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Understanding JSON-P

Posted: Thu 26th Nov 2009, 1:43pm
Tags: javascript

A lot of the time, very simple concepts can be obsucred by the simplifications frameworks make. In this article I want to explain how JSON-P works.

Usually when making an API call using JSON you can just use the browser's XHR object but the browser's security model (the same origin policy) means that you can only get JSON from the same orign that the page was served from. For mashups where you are pulling JSON from different origins this doesn't work.

Luckily there's a hack. The browser doesn't restrict where <script> tags pull their source from. This means you can get JSON data from a different server by adding a <script> tag to your page like this:

<script type="text/javascript" src="http//example.com/api/json"></script>

Traditional JSON APIs just return JSON data. Let's imagine a http//example.com/api/json returns JSON for a list of blog posts. This means that after the browser has loaded the script you will have the equivalent of this:

<script type="text/javascript">
{
    'posts': [
        'http://example.com/post/345',
        'http://example.com/post/2342',
        'http://example.com/post/5',
    ]
}
</script>

This is great, it works no matter where the JSON is served from, but wouldn't it be better if an event could be triggered when the data was loaded?

To do that, rather than returning the JSON data, the server could return the JavaScript source for a function call which passed the JSON data in as an argument so that the generated source looks like this:

<script type="text/javascript">
callback({
    'posts': [
        'http://example.com/post/345',
        'http://example.com/post/2342',
        'http://example.com/post/5',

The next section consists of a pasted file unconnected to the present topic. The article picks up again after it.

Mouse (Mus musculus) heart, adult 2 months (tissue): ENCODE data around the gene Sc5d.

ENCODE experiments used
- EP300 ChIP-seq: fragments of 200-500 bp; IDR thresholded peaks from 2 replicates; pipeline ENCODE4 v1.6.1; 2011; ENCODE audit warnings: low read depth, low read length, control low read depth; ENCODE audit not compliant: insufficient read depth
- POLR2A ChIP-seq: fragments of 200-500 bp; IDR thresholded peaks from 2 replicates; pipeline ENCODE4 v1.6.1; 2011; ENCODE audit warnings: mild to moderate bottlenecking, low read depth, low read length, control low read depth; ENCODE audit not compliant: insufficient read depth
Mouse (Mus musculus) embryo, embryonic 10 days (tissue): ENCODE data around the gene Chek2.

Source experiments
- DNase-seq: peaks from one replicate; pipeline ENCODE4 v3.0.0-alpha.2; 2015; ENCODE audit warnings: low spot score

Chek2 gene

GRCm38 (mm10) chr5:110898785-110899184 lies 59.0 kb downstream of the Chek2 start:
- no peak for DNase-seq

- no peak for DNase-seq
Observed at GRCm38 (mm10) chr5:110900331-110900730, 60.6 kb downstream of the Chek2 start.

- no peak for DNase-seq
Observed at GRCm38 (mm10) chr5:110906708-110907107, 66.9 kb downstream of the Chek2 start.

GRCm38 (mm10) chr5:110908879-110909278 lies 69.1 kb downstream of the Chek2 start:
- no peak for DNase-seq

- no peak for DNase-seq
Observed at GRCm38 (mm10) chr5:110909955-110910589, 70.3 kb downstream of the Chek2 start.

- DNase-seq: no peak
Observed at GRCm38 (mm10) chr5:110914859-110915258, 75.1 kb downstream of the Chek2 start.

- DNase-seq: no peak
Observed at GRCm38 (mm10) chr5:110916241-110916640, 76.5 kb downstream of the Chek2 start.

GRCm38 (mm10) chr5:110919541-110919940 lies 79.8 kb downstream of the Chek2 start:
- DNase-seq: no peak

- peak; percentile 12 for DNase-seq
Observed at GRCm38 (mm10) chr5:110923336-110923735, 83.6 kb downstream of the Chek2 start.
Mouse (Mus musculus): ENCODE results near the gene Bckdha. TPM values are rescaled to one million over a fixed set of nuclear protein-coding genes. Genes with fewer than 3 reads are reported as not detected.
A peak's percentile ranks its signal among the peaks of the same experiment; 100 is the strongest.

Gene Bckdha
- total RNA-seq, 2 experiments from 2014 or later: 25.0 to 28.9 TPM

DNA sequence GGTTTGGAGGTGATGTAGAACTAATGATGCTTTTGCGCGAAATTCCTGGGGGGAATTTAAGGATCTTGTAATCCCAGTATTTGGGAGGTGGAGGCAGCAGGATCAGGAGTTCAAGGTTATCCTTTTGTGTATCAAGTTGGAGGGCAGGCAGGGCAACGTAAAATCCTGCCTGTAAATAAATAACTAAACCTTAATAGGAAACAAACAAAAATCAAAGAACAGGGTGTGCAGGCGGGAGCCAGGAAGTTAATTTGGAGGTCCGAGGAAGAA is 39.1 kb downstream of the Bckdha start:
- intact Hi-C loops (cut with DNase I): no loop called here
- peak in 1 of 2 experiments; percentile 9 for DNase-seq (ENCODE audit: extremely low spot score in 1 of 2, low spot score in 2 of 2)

]
})
</script>

Now when the code is loaded, the callback() function will be executed. At the moment there isn't a function called callback() so when using JSON-P you need to define one first. Here's an example:

<script type="text/javascript>

var callback = function(data){
    alert('There are '+data['posts'].length+' posts.')
}

</script>

Now, because a function called callback() exists, when the JSON-P is loaded and evaluated, the callback() function will be executed with the JSON data as its only argument.

You now have a way of executing a callback with data from any domain. That's JSON-P.

Custom Argument Improvement

Now you might have seen JSON-P implementations where you can specify the name of the callback as a query string part of the URL. If you are loading more than one data source as the same time this is very handy because you'll need to give your functions different names so that the correct callback is called and the server needs to know the name of the callback so it can generate JavaScript which executes the correct function. There are no hard and fast rules about how to pass the callback name to the server, but typically it is done as ?callback=callback-name.

Here's the same example but with a different callback name:

<script type="text/javascript>

var count_posts = function(data){
    alert('There are '+data['posts'].length+' posts.')
}

</script>
<script type="text/javascript" src="http//example.com/api/json?callback=count_posts"></script>

Notice that the JSON-P script tag is after the code that defines the callback. You wouldn't want the callback to be called before it has been defined.

This time the output from http//example.com/api/json?callback=count_posts might look like this with a different callback name:

count_posts({
    'posts': [
        'http://example.com/post/345',
        'http://example.com/post/2342',
        'http://example.com/post/5',
    ]
})

Most JavaScript frameworks support JSON-P. They do so by dynamically generating the <script> tag and the callback function based on the data you give them so that working with JSON-P feels very similar to working with normal AJAX, but allows you to get data from servers with different origins.